Saturday, August 30, 2014

War or Peace with our ancestors? Conversational learning on microbial folley

Microbes invented evolution and they are likely to outlive us.

Currently we are having a discussion on our 'input' processing forum tabula rasa on emergence of antibiotic resistant strains with voiced concerns on the ticking time bomb for the patient community. A few excerpts from that copied below:

  • Boudhayan Dm I was having a similar discussion with Rakesh avoid failure and not lose our patient we r misusing the antibiotics realising little that we sowing the seeds of ultimate failure......we the doctors with the mentality of having a thriving private practice r the biggest culprits......that is why we need to discuss we practice the art of medicine and not the science....please pardon me for being outspoken
    9 hrs · Unlike · 1
  • Rakesh Biswas It may not be very frightening really in the course of evolution. Bacteria came before us in time, we are perhaps just a collaboration of these organisms who specialized over the ages and yet retained perfect systems co-ordination and it is likely that these organisms will remain on Earth (or other Earth like bodies) long after we (the human race) have departed. The antibiogram shows how we are failing to eliminate them but we need to realize that we need to make peace with them and not be at war with them constantly. Sanchita Das, Biswaroop Chatterjee, what are the micro pointers that we may look for to characterize the pathogenicity of this organism recovered from a wound swab? Could it be a harmless wayfarer who happened to jump into the wound and may not be very active in its progression? How do we decide other than clinically circumstantial suspicion.
  • Anasua Deb Couldnt refrain myself from commenting. Such MDR strains , Iguess, would be more likely to be hospital acquired than a community acquired one. The Urine culture was most likely to be from a catheterized patient and the wound swab any case of SSI. Correct me if I am wrong. In case of a CAUTI, to prevent the persistence of MDR strains, decatheterization at the earliest possible time would be prudent. Surprised to see even polymyxin B resistance in that patients. The strains being carbapenemase producer, the other resistance patterns were expected. However, for carbapenemase producers, cephamycins ( cefamandole clinically, and invitro tested by cefoxitin) are options. The reports do not mention about the cephamycin group. However, even among carbapenemase, the AmpC coprodusing type would not be responding to this group.
  • Navin Kaore Sir ..Sampling should be done very carefully.. we will get the good results if we take good samples.. An aspirated sample from the depth of wound ...
    And also we need to have a strict antibiotic policy for use of antibiotics in hospital settings as to who can prescribe which level of drugs ....we ourselves are exposing the microorganisms to higher antimicrobials ...and now finding it difficult ro deal with ..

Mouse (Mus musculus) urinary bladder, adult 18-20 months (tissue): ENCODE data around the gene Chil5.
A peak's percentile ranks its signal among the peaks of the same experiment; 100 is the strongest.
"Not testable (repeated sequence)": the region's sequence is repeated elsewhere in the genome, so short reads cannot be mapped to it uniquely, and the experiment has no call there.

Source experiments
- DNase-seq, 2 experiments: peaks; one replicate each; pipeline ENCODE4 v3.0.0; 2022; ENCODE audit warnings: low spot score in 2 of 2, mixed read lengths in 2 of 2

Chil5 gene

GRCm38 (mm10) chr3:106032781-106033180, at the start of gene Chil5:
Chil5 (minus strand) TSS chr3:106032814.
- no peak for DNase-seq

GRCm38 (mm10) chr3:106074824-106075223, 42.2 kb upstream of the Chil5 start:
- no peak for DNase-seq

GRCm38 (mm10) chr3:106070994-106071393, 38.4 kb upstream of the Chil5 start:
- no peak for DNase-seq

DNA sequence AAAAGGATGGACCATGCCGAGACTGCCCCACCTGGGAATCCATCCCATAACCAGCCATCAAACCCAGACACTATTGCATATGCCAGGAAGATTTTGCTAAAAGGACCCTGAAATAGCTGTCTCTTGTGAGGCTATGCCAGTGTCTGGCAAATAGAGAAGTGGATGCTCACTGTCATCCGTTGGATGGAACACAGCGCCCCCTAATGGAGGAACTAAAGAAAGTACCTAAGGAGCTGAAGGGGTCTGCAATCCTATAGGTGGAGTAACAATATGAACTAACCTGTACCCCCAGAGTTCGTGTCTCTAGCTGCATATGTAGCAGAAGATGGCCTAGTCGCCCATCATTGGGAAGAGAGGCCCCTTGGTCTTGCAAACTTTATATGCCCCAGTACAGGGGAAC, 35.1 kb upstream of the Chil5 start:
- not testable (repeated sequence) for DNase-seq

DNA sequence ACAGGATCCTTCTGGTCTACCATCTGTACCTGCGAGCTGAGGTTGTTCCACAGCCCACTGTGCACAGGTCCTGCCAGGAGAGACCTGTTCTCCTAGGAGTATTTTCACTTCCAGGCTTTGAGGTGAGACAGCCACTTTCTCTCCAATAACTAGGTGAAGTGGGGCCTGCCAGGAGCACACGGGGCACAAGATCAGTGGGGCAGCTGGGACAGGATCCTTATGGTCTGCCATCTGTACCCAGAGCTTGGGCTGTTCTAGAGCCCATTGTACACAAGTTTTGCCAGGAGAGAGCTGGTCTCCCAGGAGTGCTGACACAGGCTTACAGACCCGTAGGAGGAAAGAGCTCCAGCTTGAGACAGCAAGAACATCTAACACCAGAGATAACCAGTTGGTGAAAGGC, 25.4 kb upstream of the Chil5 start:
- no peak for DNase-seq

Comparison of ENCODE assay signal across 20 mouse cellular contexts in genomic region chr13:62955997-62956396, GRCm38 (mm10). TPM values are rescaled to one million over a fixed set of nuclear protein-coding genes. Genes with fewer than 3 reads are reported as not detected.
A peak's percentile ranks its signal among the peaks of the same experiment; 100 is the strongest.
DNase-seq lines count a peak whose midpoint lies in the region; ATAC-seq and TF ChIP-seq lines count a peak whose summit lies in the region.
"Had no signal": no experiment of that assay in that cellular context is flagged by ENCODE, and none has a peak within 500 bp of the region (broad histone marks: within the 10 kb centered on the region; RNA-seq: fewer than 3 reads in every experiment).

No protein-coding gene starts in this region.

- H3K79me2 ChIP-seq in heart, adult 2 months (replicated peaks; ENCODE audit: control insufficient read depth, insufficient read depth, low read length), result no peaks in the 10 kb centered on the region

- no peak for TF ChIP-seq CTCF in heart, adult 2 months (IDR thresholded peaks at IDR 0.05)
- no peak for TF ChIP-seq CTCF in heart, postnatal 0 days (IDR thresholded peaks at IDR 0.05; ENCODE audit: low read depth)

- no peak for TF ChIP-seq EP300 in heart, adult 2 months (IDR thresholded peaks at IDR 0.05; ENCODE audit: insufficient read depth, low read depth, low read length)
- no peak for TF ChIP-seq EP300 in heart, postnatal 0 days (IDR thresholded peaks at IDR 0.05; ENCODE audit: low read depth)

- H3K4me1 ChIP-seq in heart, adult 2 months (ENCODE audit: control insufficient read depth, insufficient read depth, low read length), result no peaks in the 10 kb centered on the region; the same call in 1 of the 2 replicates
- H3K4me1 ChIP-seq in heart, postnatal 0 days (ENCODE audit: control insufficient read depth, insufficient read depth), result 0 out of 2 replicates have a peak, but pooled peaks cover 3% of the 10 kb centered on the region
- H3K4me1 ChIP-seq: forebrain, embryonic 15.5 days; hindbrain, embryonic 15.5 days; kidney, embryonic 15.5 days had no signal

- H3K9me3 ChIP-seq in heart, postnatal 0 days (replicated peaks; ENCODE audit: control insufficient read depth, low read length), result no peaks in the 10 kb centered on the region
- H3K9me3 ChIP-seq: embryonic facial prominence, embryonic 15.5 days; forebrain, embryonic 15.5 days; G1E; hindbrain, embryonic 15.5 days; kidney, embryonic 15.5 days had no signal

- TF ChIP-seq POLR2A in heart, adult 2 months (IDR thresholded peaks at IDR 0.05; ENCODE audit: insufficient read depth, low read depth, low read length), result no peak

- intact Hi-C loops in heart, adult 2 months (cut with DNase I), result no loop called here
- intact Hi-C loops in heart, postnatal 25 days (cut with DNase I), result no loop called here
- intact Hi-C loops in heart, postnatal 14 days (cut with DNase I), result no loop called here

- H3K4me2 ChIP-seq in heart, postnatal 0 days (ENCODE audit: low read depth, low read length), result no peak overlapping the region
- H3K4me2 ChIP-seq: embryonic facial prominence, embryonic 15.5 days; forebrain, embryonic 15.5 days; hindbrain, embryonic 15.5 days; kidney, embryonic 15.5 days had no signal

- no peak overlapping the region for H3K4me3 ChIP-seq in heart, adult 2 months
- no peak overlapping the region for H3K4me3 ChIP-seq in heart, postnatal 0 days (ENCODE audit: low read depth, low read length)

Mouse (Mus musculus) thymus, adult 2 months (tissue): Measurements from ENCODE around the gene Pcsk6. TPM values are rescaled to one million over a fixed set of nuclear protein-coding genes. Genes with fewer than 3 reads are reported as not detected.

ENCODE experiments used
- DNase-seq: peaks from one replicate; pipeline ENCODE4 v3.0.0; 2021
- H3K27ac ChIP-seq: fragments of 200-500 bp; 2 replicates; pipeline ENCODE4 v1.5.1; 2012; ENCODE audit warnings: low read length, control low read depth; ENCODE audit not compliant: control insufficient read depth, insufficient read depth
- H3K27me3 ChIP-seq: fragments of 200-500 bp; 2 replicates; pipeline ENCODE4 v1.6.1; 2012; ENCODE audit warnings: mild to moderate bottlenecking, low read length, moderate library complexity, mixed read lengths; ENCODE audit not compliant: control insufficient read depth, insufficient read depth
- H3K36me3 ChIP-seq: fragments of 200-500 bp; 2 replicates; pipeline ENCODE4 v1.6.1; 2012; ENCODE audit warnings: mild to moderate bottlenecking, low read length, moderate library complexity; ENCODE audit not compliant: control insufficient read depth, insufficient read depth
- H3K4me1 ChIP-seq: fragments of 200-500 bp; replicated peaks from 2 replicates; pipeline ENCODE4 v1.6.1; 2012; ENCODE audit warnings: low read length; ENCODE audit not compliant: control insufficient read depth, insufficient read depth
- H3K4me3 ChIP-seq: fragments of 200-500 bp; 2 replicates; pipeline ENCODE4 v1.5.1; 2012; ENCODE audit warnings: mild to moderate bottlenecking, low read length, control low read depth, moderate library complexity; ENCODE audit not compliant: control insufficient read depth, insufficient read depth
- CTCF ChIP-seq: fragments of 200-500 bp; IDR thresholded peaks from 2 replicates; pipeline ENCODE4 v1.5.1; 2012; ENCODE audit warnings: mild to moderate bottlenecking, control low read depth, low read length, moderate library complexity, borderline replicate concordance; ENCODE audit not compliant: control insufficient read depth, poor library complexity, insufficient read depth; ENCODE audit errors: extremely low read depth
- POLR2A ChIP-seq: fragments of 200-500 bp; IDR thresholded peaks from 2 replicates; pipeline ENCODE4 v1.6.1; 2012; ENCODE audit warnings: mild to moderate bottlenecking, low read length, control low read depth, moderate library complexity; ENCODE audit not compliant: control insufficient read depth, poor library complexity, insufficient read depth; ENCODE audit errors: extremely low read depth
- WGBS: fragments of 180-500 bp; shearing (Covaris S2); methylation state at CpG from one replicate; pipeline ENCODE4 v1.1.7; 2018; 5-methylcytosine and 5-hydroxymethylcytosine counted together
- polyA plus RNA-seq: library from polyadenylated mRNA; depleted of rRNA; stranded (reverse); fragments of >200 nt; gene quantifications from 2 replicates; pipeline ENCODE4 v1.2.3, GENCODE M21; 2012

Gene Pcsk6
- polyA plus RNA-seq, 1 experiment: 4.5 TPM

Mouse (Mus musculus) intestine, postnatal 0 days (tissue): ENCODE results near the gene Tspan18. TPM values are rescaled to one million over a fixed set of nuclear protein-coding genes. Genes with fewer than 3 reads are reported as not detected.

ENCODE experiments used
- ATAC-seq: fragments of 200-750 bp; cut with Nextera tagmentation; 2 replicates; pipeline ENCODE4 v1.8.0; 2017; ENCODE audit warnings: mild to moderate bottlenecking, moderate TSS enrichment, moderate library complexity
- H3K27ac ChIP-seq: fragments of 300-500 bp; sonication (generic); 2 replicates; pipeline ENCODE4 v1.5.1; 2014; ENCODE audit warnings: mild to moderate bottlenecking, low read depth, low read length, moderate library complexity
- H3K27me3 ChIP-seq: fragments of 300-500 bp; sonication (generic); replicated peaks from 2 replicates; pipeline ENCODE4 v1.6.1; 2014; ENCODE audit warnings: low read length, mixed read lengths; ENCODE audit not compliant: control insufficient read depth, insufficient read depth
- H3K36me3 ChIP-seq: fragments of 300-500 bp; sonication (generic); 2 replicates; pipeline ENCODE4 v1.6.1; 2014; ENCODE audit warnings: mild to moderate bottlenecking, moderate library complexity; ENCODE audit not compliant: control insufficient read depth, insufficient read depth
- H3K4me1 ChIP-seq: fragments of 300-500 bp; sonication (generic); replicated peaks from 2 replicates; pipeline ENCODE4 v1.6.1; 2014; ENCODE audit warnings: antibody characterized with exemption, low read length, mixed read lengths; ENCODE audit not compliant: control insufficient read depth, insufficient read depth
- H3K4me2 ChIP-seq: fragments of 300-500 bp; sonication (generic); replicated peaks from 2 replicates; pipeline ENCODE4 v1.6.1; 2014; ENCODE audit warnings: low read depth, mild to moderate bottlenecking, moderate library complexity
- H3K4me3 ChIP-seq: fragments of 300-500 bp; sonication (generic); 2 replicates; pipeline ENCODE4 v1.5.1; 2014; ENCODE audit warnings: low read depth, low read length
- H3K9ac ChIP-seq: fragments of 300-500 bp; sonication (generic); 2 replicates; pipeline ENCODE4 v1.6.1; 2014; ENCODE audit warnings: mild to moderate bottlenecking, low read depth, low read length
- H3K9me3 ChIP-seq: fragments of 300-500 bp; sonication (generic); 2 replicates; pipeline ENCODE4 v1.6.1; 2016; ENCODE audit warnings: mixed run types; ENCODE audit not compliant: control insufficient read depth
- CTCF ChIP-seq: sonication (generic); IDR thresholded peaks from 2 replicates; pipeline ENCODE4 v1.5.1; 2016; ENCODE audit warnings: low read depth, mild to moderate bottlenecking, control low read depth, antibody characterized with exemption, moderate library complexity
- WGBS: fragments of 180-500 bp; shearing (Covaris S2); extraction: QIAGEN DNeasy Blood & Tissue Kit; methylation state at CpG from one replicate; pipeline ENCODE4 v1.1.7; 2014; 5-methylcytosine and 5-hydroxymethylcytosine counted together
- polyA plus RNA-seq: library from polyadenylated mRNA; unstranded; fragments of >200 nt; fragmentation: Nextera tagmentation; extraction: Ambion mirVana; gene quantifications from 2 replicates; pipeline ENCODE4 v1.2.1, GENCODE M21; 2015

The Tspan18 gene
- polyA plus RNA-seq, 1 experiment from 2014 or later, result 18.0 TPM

• Anasua Deb As of differentiating between the colonizer and pathogens, clinical suspicion is THE clue. Presence of pus cells on microscopy would further suggest an inflammatory response following invasion and can be another pointer. Also, in case of isolates like pseudomonas, acinetobacter spp, which can be laboratory contaminants as well, repeated isolation from the samples collected on consecutive occasions would be confirmatory. The harmless wayfarer once getting access to the raw denuded surface would turn very much active for deriving nutrients, unless hosts immune response is strong enough to curtail them.
  • Navin Kaore And as Anasua Deb said all the strains should be subjected to at least phenotypic methods for detection of antimicrobial resistance pattern ..
  • Abhishek Pathak Well said Rakesh Biswas.....sir but the point is even if they are harmless.....if we take it with a pintch of salt......even the, few years back, they were sensitive to those tested antibiotics....and these changing paradigm of sensitivity and no new antibiotic in the armamantorium, surely, the clock is ticking..........
  • Rakesh Biswas Thanks Abhishek, Anasua, Navin, Boudhayan for these thoughtful comments. Yes the evolutionary clock has been ticking for a long time now and humans are just a millisecond in that frame (just playing the time-bomb devil's advocate). I was hinting at a possible radical shift in our scientific mindset from being at war (as currently with our failing armamentarium that makes us even more scared) to being at peace with our primordial ancestors who invented evolution and the entire biome that has become a recent focus of research in the scientific community. Here's an article shared a while back by Prof Vinay Kumar which may throw more light into why we need this peace:
    Giving mice common intestinal bacteria eliminated peanut allergies

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